It is not a hazard of life, nor an accident, nor a product of the imagination, but a strange in-between. An experience of ending. An experience that cannot be attributed to anyone, because it belongs to no one person.

To see your world suddenly collapse is to have to reinvent everything or surrender, to reclaim your life or end it, to reevaluate your beliefs or deny them.

Bare Bones is a story of interpreting, extending, and questioning what makes us human.


Who are we? Where do our values come from? What defines our identity? How do we know we belong? In order to explore the question, I chose to put humanity in a hostile and extreme context, where the earth has lost its abundance, where plastic is the most available resource, where the collective consciousness is reduced to survival.

When we look at others, we naturally identify with them. We create complex systems, and then we see how people, in order to survive, are able to devour each other. We see how people, when thirsty of power, indulge in their hopelessness. We see the myth of progress declining. We see how those who suffer lose their sense of self. And yet, we still don't know who we are. I wanted a film where humans are undistinguishable, where no gender exists anymore, and where human general resignation has led to an single neutral face. I wanted a film where  humans merged their beliefs and customs in their quest of survival. A film where the attributes of mankind  reflect the collapse between different cultures, and the primitive aspect of their manufacture. A movie where human dignity has vanished and a garbage bag can serve as common clothing.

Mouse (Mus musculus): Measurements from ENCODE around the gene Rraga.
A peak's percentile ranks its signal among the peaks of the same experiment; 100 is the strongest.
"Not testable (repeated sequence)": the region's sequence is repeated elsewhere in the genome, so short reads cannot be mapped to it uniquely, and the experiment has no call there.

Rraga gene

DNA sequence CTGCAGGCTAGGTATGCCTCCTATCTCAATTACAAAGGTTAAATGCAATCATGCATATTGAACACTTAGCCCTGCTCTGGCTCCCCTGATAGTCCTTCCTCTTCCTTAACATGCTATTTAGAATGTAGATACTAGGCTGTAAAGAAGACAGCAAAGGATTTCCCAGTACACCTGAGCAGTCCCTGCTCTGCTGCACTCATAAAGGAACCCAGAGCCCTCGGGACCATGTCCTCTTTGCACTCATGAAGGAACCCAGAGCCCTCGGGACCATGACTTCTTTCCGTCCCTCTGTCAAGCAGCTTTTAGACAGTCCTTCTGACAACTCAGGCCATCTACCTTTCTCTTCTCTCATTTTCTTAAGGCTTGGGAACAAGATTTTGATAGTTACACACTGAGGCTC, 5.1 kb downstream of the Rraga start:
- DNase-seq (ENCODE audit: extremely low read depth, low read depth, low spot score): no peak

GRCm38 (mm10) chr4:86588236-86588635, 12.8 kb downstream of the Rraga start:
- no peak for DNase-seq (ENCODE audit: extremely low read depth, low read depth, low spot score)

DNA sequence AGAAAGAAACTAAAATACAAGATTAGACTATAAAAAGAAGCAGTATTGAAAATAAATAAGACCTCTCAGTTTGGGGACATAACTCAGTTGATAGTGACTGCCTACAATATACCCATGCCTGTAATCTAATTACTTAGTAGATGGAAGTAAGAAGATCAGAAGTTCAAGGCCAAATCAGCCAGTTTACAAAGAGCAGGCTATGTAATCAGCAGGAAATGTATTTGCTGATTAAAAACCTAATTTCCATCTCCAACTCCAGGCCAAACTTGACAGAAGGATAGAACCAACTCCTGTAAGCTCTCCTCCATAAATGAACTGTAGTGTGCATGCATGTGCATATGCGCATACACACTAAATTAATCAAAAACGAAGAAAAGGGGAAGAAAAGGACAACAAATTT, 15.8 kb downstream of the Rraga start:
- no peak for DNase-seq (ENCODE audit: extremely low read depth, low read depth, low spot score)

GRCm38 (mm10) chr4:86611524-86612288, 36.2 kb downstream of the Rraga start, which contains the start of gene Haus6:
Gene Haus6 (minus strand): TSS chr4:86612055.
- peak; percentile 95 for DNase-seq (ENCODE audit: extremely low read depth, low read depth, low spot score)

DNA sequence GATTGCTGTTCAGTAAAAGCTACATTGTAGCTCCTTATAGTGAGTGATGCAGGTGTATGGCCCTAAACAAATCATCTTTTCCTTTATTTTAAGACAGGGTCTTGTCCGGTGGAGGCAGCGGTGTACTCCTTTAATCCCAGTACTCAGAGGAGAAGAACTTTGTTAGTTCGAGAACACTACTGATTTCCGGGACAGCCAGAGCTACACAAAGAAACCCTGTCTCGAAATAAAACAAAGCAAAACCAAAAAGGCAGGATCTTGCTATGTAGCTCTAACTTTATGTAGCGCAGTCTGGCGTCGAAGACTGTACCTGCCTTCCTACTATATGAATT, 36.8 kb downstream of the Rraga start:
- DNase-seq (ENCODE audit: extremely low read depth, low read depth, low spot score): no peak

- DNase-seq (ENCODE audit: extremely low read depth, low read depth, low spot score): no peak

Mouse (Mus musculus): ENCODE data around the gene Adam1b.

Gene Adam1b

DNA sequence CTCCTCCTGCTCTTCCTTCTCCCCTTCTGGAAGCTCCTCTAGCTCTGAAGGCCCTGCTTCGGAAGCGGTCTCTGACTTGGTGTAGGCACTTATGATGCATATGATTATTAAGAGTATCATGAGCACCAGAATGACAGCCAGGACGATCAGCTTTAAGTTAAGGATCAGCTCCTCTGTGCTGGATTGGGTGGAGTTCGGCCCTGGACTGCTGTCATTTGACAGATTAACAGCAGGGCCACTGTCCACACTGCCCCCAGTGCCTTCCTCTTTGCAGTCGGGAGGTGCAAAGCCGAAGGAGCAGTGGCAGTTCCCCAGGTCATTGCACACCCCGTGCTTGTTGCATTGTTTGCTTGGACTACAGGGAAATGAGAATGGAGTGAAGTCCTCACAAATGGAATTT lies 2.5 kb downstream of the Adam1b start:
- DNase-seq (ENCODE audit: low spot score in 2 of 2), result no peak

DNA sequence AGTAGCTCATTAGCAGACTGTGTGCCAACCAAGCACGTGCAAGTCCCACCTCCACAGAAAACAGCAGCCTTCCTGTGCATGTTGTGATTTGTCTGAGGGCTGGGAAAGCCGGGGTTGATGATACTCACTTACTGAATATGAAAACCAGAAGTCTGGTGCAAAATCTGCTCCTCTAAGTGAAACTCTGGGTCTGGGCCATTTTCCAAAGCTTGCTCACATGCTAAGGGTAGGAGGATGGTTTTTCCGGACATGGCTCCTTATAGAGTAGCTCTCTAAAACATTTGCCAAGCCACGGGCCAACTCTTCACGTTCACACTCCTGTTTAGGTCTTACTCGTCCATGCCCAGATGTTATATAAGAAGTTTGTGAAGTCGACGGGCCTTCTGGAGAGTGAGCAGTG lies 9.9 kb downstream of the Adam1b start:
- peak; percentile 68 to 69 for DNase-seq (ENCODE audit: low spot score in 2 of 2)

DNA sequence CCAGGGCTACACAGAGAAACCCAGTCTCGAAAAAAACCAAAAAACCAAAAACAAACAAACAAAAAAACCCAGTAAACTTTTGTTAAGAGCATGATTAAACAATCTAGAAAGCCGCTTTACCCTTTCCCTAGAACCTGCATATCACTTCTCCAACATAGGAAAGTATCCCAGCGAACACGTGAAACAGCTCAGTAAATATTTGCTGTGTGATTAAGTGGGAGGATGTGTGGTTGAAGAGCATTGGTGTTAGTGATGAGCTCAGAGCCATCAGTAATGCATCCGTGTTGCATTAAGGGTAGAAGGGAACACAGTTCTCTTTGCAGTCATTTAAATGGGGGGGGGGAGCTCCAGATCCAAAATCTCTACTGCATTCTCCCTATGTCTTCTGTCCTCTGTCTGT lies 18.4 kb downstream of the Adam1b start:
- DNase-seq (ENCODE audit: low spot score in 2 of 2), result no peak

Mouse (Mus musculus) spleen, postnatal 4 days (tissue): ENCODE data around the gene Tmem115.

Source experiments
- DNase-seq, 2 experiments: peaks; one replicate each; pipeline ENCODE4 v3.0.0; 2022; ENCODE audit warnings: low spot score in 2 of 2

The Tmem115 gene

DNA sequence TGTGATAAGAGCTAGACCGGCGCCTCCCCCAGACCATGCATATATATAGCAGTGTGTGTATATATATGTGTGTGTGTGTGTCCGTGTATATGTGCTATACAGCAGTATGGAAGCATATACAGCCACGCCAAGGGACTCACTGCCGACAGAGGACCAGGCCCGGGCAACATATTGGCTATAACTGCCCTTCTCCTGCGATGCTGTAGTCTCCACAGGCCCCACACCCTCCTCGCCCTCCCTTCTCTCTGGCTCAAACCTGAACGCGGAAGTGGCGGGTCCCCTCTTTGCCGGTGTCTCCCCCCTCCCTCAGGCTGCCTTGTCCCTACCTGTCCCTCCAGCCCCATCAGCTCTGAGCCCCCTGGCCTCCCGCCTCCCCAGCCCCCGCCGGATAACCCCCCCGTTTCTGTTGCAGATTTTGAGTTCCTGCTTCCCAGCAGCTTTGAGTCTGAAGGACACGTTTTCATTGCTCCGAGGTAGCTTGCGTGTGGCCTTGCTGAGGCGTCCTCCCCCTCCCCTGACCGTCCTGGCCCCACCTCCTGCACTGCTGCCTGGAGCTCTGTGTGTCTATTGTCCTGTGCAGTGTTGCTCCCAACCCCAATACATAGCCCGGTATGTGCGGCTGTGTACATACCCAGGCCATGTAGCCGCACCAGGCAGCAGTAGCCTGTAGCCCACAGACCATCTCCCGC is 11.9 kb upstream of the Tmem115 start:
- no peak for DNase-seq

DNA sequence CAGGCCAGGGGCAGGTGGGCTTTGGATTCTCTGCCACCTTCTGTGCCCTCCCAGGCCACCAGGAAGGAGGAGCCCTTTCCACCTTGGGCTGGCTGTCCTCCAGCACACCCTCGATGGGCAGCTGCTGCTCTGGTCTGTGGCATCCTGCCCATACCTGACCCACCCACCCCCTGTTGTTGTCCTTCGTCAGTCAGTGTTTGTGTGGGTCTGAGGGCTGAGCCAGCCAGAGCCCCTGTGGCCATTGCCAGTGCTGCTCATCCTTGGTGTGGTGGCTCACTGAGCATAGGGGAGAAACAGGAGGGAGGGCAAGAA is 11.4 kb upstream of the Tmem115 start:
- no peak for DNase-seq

Can we conceive of a future for our species? Imagining a world that is far from ours implies a questioning of our relationship to reality, explains the articulation between our rationality and emotions, and opens the door to understanding ourselves. Bare Bones’ world is the product of a non-existent imagination that is also a projection of our current life. In this animated tale, I introduced the image of the insect as a symbol of how we attribute moral values to objects that do not depend on us. A cockroach may be what we find abhorrent today, but as it survives the world’s tyranny, its value rises to the rank of a divine entity.

The worlds proposed in the movie make it possible to reevaluate the society in a metaphorical and a physical way. Places evolve from their most fundamental meaning: they are made to protect humans, to make them feel safe. Bare Bones’s architecture wants to convey the vision of rationality and safety, devoid of any identity trace. The spaces are minimalist and reflective, confronting the inhabitants with their constant reflection. Through these spaces, I am approaching questions related to human psychology through metaphors and aesthetics.

Bare Bones carries no lesson to be learned, nor any certainty to be obtained. Bare Bones plays with the norms of a universe of violence and exacerbated sensitivity, with the colors of emotion and its absence. It is about questioning our values, and accepting doubt.


Meryem Lahlou
Liam Young
Pablo Arellano
Alexey Marfin

Director | Writer | Animator
Music composer
Special Thanks